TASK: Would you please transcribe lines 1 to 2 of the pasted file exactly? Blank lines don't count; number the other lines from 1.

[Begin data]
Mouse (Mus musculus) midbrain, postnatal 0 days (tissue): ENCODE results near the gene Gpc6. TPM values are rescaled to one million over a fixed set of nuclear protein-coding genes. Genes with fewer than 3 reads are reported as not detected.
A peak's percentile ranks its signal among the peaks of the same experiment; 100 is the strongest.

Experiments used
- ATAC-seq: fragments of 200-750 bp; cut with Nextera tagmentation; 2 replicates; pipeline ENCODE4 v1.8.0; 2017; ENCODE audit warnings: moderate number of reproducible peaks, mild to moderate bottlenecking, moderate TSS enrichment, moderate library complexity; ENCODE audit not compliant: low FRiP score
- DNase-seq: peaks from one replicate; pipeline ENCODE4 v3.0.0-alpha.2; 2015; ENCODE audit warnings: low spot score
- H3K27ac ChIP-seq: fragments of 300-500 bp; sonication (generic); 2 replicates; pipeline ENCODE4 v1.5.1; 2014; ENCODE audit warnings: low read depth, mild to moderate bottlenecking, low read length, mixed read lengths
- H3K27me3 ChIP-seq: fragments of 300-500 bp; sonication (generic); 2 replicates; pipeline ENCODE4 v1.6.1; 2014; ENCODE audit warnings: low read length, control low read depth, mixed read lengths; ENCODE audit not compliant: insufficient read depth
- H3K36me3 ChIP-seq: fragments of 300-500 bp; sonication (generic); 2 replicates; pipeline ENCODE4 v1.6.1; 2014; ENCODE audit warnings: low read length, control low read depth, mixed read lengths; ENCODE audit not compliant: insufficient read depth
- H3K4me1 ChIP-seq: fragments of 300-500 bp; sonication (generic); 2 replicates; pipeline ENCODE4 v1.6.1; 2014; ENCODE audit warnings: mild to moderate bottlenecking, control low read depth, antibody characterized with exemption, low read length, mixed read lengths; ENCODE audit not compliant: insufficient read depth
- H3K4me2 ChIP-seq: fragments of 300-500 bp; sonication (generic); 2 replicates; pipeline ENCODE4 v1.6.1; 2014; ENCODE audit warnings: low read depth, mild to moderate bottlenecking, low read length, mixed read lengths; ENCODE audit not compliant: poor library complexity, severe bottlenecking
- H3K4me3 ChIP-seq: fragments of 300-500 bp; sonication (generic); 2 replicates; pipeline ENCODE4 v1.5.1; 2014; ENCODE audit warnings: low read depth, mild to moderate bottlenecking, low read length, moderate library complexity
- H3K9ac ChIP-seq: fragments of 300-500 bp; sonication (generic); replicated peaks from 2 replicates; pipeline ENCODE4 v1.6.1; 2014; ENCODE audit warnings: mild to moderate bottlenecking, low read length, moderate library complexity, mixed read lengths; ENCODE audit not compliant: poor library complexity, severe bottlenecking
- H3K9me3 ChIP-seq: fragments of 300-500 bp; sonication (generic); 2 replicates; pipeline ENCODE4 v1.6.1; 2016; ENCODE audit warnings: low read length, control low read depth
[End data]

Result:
Mouse (Mus musculus) midbrain, postnatal 0 days (tissue): ENCODE results near the gene Gpc6. TPM values are rescaled to one million over a fixed set of nuclear protein-coding genes. Genes with fewer than 3 reads are reported as not detected.
A peak's percentile ranks its signal among the peaks of the same experiment; 100 is the strongest.